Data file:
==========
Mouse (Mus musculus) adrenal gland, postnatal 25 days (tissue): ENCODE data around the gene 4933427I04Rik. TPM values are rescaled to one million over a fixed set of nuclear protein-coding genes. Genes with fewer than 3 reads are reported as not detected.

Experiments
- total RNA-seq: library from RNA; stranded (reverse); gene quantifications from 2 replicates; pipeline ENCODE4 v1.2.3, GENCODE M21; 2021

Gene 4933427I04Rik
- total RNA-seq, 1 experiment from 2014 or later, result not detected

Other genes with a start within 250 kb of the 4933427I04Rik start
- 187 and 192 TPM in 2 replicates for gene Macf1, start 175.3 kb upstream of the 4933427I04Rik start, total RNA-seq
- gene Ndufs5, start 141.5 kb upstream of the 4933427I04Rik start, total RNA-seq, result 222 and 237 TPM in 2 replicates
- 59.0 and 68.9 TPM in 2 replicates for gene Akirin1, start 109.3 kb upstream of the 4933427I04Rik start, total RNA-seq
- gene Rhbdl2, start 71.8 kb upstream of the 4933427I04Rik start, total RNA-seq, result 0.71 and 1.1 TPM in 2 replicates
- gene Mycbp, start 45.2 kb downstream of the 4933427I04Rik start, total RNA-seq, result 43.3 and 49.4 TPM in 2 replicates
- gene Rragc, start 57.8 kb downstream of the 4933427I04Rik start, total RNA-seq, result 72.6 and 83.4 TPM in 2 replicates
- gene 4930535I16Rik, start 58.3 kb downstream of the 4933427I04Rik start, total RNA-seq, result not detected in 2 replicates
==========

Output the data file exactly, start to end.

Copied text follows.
Mouse (Mus musculus) adrenal gland, postnatal 25 days (tissue): ENCODE data around the gene 4933427I04Rik. TPM values are rescaled to one million over a fixed set of nuclear protein-coding genes. Genes with fewer than 3 reads are reported as not detected.

Experiments
- total RNA-seq: library from RNA; stranded (reverse); gene quantifications from 2 replicates; pipeline ENCODE4 v1.2.3, GENCODE M21; 2021

Gene 4933427I04Rik
- total RNA-seq, 1 experiment from 2014 or later, result not detected

Other genes with a start within 250 kb of the 4933427I04Rik start
- 187 and 192 TPM in 2 replicates for gene Macf1, start 175.3 kb upstream of the 4933427I04Rik start, total RNA-seq
- gene Ndufs5, start 141.5 kb upstream of the 4933427I04Rik start, total RNA-seq, result 222 and 237 TPM in 2 replicates
- 59.0 and 68.9 TPM in 2 replicates for gene Akirin1, start 109.3 kb upstream of the 4933427I04Rik start, total RNA-seq
- gene Rhbdl2, start 71.8 kb upstream of the 4933427I04Rik start, total RNA-seq, result 0.71 and 1.1 TPM in 2 replicates
- gene Mycbp, start 45.2 kb downstream of the 4933427I04Rik start, total RNA-seq, result 43.3 and 49.4 TPM in 2 replicates
- gene Rragc, start 57.8 kb downstream of the 4933427I04Rik start, total RNA-seq, result 72.6 and 83.4 TPM in 2 replicates
- gene 4930535I16Rik, start 58.3 kb downstream of the 4933427I04Rik start, total RNA-seq, result not detected in 2 replicates